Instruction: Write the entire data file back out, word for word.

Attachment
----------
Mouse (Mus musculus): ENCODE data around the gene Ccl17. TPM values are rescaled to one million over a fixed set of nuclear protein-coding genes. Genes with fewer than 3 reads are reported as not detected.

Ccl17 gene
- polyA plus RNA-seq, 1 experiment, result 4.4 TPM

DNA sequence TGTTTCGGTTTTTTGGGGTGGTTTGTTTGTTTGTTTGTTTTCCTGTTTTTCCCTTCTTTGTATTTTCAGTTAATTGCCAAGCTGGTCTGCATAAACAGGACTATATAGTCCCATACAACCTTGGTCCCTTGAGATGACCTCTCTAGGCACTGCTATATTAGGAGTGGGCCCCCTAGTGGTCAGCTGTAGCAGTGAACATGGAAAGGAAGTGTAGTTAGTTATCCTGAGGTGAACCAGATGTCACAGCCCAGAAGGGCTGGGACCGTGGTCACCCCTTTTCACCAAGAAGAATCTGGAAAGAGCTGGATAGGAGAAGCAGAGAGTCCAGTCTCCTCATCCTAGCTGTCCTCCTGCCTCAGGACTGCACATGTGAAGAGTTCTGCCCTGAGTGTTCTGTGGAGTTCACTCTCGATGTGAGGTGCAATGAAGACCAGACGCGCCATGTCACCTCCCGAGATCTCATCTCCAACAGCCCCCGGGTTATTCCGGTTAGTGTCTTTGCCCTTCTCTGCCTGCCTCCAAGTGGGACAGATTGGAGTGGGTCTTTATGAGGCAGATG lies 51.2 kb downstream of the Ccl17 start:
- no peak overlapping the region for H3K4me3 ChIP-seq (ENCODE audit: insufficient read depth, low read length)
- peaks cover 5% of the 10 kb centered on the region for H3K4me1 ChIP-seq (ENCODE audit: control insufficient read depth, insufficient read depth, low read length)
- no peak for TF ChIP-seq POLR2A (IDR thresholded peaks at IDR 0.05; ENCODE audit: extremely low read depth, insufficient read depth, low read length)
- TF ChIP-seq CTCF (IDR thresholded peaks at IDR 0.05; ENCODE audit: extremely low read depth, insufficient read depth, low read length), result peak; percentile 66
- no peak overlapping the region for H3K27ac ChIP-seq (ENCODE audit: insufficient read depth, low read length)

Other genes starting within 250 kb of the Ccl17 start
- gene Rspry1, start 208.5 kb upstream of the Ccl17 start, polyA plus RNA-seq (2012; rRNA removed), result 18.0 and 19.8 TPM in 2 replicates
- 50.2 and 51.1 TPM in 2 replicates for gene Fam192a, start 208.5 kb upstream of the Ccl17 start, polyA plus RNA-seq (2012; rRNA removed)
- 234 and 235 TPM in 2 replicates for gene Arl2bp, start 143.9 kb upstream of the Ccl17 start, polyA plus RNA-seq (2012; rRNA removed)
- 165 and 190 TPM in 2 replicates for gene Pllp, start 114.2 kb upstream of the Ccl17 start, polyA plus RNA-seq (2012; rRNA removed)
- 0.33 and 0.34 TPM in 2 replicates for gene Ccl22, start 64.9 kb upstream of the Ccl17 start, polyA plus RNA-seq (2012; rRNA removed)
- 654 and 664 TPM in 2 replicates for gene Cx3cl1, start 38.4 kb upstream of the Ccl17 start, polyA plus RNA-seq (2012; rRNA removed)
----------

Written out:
Mouse (Mus musculus): ENCODE data around the gene Ccl17. TPM values are rescaled to one million over a fixed set of nuclear protein-coding genes. Genes with fewer than 3 reads are reported as not detected.

Ccl17 gene
- polyA plus RNA-seq, 1 experiment, result 4.4 TPM

DNA sequence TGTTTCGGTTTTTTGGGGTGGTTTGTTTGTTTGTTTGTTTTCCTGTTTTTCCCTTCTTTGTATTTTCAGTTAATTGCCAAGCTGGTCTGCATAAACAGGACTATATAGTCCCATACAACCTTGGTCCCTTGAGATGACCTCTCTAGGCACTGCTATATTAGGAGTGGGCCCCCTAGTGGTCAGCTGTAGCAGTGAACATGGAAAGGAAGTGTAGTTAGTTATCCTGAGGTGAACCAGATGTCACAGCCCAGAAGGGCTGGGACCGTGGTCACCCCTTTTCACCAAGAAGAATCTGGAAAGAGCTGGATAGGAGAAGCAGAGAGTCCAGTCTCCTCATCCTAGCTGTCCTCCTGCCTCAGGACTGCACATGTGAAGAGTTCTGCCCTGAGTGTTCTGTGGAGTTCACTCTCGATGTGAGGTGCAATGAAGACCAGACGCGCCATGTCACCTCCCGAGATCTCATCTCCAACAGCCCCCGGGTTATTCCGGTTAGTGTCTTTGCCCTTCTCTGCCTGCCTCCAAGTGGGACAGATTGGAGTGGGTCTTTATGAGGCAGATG lies 51.2 kb downstream of the Ccl17 start:
- no peak overlapping the region for H3K4me3 ChIP-seq (ENCODE audit: insufficient read depth, low read length)
- peaks cover 5% of the 10 kb centered on the region for H3K4me1 ChIP-seq (ENCODE audit: control insufficient read depth, insufficient read depth, low read length)
- no peak for TF ChIP-seq POLR2A (IDR thresholded peaks at IDR 0.05; ENCODE audit: extremely low read depth, insufficient read depth, low read length)
- TF ChIP-seq CTCF (IDR thresholded peaks at IDR 0.05; ENCODE audit: extremely low read depth, insufficient read depth, low read length), result peak; percentile 66
- no peak overlapping the region for H3K27ac ChIP-seq (ENCODE audit: insufficient read depth, low read length)

Other genes starting within 250 kb of the Ccl17 start
- gene Rspry1, start 208.5 kb upstream of the Ccl17 start, polyA plus RNA-seq (2012; rRNA removed), result 18.0 and 19.8 TPM in 2 replicates
- 50.2 and 51.1 TPM in 2 replicates for gene Fam192a, start 208.5 kb upstream of the Ccl17 start, polyA plus RNA-seq (2012; rRNA removed)
- 234 and 235 TPM in 2 replicates for gene Arl2bp, start 143.9 kb upstream of the Ccl17 start, polyA plus RNA-seq (2012; rRNA removed)
- 165 and 190 TPM in 2 replicates for gene Pllp, start 114.2 kb upstream of the Ccl17 start, polyA plus RNA-seq (2012; rRNA removed)
- 0.33 and 0.34 TPM in 2 replicates for gene Ccl22, start 64.9 kb upstream of the Ccl17 start, polyA plus RNA-seq (2012; rRNA removed)
- 654 and 664 TPM in 2 replicates for gene Cx3cl1, start 38.4 kb upstream of the Ccl17 start, polyA plus RNA-seq (2012; rRNA removed)